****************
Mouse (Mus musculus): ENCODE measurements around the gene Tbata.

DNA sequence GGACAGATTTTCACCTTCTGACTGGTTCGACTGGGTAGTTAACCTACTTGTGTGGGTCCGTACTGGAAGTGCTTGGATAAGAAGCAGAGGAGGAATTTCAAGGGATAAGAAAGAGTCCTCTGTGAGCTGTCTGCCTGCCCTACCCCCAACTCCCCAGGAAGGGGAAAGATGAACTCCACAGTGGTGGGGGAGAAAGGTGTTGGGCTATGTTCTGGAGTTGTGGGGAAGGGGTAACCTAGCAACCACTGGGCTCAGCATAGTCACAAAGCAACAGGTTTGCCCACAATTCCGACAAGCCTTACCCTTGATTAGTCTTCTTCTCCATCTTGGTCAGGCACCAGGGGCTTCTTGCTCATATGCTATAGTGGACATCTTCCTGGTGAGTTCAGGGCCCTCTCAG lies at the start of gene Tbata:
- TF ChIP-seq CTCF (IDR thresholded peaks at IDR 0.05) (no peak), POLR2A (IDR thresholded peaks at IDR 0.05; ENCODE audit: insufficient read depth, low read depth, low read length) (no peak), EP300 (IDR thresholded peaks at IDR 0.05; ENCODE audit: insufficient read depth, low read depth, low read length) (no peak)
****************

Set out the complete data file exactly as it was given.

Mouse (Mus musculus): ENCODE measurements around the gene Tbata.

DNA sequence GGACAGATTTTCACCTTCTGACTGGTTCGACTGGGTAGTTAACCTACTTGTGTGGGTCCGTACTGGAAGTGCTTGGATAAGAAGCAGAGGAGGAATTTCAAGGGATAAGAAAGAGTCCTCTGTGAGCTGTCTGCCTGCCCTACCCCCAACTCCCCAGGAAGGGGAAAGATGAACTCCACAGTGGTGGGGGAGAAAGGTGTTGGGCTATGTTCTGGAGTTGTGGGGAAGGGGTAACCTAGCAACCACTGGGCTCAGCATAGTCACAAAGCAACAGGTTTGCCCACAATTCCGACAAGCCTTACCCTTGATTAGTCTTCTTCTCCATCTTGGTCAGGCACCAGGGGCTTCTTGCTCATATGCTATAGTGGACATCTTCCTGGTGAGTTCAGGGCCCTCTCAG lies at the start of gene Tbata:
- TF ChIP-seq CTCF (IDR thresholded peaks at IDR 0.05) (no peak), POLR2A (IDR thresholded peaks at IDR 0.05; ENCODE audit: insufficient read depth, low read depth, low read length) (no peak), EP300 (IDR thresholded peaks at IDR 0.05; ENCODE audit: insufficient read depth, low read depth, low read length) (no peak)